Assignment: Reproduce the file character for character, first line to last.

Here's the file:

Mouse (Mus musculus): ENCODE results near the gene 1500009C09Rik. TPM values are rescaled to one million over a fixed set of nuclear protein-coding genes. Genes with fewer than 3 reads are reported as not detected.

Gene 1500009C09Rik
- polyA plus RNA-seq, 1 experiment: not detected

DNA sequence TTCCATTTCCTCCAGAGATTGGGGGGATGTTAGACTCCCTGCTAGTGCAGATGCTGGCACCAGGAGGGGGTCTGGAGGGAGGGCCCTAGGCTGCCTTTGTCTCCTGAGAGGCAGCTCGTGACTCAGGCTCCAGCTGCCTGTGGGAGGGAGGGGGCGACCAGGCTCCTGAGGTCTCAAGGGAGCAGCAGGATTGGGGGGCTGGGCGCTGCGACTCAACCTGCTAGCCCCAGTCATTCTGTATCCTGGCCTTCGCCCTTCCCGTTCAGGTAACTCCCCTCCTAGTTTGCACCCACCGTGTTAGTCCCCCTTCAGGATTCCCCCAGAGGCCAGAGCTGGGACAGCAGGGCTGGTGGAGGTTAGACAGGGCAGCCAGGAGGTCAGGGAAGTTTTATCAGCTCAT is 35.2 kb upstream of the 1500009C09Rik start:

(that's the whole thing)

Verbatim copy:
Mouse (Mus musculus): ENCODE results near the gene 1500009C09Rik. TPM values are rescaled to one million over a fixed set of nuclear protein-coding genes. Genes with fewer than 3 reads are reported as not detected.

Gene 1500009C09Rik
- polyA plus RNA-seq, 1 experiment: not detected

DNA sequence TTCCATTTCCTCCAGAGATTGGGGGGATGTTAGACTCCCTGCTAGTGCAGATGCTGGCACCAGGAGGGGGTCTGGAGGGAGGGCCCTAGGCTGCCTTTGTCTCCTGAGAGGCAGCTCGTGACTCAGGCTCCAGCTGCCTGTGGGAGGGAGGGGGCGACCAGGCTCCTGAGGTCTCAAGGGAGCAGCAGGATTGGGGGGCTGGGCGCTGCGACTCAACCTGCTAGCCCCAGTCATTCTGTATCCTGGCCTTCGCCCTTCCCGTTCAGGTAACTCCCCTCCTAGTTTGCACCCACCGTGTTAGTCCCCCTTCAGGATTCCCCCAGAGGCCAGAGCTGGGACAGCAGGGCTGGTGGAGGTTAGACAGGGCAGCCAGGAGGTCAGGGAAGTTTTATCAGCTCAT is 35.2 kb upstream of the 1500009C09Rik start: